From the HBD Archive
From: florianb@tekred.cna.tek.com
Subject: cider (long)
Date: 1989-07-24 23:19:08 GMT

IN HB DIG #207, /Don asks:

>as if it was beer" isn't quite clear to me, however. If two stage
>fermentation is used, how clear will the resulting beverage be? My
>experience with wine and cyser is that you need to rack several times
>before you'll get a nice, clear beverage. I'd also like some more info
>about when to bottle the result (when fermentation is finished? or when the
>cider is clear?) and how much priming sugar to use (3/4 C per five
>gallons?).

Perhaps I can help. I make cider about every 2-3 months using a technique
similar to the one mentioned. I use one gallon of pure apple juice from
the grocery store, saving the gallon jug as the secondary fermenter. I
boil for 10 minutes, add 1 tsp citric acid, and, when cool, 1/4 tsp
ascorbic acid. I usually add 1 lb or so corn sugar to get the sg up to
about 1.080. I pitch with champagne yeast and ferment at room temp
in the primary fermenter. After about three days, I transfer to the
secondary, and there it stays until the sg drops to 0.995. I then prime
with 1/2 tsp corn sugar per Grolsch bottle. The secondary fermentation
requires about a month, and the bottle aging about 2-3 months. The result
is "somewhat less than clear." It is very dry.

I have also used a technique where I added about 2 lbs corn sugar to obtain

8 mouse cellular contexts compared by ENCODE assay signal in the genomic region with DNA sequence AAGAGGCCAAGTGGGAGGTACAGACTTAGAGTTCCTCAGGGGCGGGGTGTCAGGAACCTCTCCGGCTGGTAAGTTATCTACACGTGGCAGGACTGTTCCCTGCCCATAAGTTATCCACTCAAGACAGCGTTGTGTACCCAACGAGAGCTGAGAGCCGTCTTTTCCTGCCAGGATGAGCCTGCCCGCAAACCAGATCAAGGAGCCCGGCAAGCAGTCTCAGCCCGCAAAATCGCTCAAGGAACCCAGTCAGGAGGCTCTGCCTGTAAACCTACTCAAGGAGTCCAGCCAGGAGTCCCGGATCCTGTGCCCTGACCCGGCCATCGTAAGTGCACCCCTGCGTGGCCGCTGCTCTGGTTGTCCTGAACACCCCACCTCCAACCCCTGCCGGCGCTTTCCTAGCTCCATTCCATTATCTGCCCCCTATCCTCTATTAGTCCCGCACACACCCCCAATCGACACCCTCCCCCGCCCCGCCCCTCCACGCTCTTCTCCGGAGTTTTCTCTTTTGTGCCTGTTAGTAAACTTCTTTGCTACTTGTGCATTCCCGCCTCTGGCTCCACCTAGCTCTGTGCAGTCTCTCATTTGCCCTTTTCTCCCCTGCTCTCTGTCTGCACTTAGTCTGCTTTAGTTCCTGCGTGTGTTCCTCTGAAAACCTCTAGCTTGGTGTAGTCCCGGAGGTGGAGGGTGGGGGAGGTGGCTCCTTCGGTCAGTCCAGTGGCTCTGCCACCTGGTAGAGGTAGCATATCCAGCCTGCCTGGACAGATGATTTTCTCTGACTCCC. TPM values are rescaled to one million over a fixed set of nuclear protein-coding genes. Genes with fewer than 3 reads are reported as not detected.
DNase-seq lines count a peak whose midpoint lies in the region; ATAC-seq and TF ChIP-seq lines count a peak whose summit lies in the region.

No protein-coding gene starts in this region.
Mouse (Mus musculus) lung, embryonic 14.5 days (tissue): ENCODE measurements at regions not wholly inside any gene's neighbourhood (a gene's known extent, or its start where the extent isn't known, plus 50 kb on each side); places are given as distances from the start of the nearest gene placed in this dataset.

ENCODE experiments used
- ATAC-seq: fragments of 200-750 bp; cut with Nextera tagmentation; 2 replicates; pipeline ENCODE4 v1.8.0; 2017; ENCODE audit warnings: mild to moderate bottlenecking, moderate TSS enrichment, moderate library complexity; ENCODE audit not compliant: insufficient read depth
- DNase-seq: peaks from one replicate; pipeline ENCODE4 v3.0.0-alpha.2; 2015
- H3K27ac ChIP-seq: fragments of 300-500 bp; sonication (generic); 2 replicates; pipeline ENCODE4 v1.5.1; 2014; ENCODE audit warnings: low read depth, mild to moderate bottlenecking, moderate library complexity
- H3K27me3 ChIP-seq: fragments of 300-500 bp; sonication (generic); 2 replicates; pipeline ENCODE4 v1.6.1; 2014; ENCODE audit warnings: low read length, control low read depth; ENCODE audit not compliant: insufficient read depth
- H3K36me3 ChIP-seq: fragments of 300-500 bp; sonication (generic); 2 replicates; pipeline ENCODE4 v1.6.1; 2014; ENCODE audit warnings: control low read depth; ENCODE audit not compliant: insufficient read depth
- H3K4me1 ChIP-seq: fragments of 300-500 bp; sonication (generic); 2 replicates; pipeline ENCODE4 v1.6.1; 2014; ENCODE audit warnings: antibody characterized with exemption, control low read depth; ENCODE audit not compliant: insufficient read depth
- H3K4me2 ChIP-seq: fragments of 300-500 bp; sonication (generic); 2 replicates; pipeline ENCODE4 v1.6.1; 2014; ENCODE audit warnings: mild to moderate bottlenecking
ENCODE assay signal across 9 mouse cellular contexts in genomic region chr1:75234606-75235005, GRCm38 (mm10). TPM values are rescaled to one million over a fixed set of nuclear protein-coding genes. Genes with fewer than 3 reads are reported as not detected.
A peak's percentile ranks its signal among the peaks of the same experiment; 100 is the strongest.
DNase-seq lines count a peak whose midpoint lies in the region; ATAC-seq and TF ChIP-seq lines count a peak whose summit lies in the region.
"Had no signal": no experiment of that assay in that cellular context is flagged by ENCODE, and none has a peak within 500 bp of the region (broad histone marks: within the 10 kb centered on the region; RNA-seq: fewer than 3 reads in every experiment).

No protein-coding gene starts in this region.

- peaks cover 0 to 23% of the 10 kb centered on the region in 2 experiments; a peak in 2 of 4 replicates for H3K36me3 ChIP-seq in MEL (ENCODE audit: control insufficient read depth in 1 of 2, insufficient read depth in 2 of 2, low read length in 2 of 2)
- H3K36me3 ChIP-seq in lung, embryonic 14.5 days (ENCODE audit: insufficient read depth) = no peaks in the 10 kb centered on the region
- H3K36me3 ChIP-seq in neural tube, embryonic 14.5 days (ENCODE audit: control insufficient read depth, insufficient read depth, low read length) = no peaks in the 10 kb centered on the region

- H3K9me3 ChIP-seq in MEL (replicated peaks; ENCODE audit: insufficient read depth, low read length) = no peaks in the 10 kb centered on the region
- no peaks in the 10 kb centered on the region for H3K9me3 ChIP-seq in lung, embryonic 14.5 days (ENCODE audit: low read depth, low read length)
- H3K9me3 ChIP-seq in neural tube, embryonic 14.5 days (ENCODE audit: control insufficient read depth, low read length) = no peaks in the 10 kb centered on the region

an og of 110 or so. This does not ferment to completion as the yeast
cannot tolerate such high alcoholic content. In this method, I had to
catch the cider when I figured the yeast had about enough life to give
sparkle without breaking the bottles (DANGEROUS!). The sg at bottling
in those cases was about 1.000, and there was visible activity at
bottling. This produced the finest cider, but I cannot recommend this
procedure, and I have stopped using it, due to the innacuracy of the
method.

I do not believe in the necessity of clarity in cider. The German
"most" (spelling?) is not a clear beverage, and is a beautiful example
of traditional cidering. Therefore, I do not practice several racking
stages in the cider process. I have done this in the past, however,
and 3 rackings will improve the clarity to an almost imperceptible
level.

[Florian Bell, Boonesborough, Oregon]

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